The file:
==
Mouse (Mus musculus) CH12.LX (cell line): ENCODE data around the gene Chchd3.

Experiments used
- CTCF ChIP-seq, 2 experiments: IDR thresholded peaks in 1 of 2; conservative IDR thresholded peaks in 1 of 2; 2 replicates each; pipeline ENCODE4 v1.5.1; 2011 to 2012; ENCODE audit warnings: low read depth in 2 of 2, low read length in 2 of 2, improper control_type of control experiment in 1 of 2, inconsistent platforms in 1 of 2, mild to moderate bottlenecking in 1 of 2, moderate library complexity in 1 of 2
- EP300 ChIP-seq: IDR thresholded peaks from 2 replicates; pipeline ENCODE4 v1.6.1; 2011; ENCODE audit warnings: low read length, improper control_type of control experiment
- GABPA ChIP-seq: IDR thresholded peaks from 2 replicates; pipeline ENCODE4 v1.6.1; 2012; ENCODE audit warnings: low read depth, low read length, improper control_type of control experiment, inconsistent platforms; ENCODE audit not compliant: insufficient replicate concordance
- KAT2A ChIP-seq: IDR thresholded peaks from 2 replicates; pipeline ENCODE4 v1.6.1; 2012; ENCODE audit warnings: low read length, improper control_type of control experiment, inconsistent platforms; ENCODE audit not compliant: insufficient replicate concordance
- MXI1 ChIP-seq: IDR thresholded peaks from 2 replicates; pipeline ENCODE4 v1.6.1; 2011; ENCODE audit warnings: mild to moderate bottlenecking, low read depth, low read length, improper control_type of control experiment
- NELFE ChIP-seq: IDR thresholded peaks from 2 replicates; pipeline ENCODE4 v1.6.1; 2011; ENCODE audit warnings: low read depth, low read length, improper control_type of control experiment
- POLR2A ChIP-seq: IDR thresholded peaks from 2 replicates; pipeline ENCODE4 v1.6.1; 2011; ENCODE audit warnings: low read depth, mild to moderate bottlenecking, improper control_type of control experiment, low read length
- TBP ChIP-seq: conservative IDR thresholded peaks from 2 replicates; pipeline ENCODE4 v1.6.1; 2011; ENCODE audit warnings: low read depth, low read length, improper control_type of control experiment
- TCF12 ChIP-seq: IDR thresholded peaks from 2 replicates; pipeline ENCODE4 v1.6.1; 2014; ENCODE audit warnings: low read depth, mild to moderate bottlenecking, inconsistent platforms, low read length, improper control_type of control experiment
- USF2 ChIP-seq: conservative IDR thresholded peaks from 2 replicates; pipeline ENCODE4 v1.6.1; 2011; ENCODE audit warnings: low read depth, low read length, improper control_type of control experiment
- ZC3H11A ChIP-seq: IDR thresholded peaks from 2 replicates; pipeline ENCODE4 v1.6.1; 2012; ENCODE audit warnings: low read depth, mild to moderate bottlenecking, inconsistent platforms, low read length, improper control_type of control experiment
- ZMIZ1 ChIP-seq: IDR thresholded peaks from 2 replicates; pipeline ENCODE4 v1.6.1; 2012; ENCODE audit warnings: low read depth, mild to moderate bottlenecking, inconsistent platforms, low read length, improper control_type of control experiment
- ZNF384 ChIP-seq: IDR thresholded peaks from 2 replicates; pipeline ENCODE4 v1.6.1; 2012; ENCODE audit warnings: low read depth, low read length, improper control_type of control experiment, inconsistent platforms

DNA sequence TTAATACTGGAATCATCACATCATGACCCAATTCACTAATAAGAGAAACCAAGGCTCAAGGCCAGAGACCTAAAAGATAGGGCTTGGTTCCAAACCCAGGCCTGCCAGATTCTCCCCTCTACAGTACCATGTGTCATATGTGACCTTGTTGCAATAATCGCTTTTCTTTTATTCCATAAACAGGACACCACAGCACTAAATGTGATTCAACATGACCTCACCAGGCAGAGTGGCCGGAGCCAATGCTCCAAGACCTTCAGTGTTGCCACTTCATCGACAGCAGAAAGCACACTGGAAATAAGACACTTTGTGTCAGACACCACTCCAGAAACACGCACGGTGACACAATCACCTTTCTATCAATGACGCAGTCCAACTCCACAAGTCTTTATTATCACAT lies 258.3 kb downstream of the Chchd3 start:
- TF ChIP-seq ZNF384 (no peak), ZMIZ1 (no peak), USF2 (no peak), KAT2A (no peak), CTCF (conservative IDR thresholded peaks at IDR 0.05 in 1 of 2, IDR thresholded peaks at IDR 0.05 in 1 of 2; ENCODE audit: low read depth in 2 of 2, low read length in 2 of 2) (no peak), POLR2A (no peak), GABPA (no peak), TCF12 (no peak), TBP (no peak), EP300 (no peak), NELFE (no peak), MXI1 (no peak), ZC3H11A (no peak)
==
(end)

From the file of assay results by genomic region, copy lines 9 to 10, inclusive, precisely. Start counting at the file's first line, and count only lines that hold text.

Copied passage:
- POLR2A ChIP-seq: IDR thresholded peaks from 2 replicates; pipeline ENCODE4 v1.6.1; 2011; ENCODE audit warnings: low read depth, mild to moderate bottlenecking, improper control_type of control experiment, low read length
- TBP ChIP-seq: conservative IDR thresholded peaks from 2 replicates; pipeline ENCODE4 v1.6.1; 2011; ENCODE audit warnings: low read depth, low read length, improper control_type of control experiment